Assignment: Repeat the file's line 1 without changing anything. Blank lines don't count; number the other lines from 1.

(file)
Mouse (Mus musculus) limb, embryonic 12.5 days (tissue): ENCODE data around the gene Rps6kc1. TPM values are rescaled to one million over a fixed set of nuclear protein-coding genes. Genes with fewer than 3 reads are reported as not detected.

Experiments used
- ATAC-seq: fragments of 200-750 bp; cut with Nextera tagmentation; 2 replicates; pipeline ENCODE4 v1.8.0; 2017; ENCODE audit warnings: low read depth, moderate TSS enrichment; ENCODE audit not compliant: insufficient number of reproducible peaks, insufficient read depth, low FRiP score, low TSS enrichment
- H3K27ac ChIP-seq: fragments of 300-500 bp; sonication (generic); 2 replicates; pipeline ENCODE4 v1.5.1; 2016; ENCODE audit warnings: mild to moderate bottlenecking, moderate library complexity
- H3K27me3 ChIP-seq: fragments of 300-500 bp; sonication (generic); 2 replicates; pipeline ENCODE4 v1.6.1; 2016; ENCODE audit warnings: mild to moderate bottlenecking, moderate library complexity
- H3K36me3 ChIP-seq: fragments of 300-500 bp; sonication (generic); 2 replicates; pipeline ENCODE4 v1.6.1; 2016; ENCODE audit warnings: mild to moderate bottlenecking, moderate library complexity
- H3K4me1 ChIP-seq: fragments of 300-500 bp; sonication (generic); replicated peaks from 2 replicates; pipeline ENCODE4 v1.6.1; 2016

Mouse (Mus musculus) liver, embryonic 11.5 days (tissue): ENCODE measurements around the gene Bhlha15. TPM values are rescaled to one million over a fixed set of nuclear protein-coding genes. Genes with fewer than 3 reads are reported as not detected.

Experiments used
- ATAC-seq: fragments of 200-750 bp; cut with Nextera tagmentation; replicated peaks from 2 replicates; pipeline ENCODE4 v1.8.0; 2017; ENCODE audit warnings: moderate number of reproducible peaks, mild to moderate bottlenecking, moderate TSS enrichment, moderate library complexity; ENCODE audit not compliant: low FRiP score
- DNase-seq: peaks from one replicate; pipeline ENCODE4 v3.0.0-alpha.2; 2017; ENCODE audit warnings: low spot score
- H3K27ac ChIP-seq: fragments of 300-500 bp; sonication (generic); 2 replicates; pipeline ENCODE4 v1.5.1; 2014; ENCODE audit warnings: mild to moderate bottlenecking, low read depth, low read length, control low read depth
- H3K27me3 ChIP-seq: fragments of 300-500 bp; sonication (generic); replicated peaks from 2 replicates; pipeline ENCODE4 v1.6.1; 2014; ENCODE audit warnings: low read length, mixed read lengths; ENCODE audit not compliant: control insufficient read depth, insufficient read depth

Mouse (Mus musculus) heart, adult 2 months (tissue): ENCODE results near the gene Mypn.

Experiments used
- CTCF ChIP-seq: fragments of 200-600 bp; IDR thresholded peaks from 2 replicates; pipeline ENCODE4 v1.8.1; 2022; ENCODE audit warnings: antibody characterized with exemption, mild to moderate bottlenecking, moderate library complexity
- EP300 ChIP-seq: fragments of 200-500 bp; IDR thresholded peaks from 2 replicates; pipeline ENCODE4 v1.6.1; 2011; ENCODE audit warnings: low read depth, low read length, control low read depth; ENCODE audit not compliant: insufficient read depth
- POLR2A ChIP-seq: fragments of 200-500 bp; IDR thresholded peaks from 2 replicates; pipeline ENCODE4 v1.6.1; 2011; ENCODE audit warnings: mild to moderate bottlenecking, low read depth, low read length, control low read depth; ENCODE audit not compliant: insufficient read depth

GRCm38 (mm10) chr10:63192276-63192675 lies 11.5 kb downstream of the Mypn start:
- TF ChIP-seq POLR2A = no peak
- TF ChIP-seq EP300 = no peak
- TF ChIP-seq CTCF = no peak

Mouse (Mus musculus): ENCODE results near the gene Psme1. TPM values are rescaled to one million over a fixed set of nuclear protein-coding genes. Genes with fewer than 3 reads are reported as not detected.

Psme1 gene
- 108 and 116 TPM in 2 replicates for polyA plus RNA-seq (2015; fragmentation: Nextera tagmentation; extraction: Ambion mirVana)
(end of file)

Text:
Mouse (Mus musculus) limb, embryonic 12.5 days (tissue): ENCODE data around the gene Rps6kc1. TPM values are rescaled to one million over a fixed set of nuclear protein-coding genes. Genes with fewer than 3 reads are reported as not detected.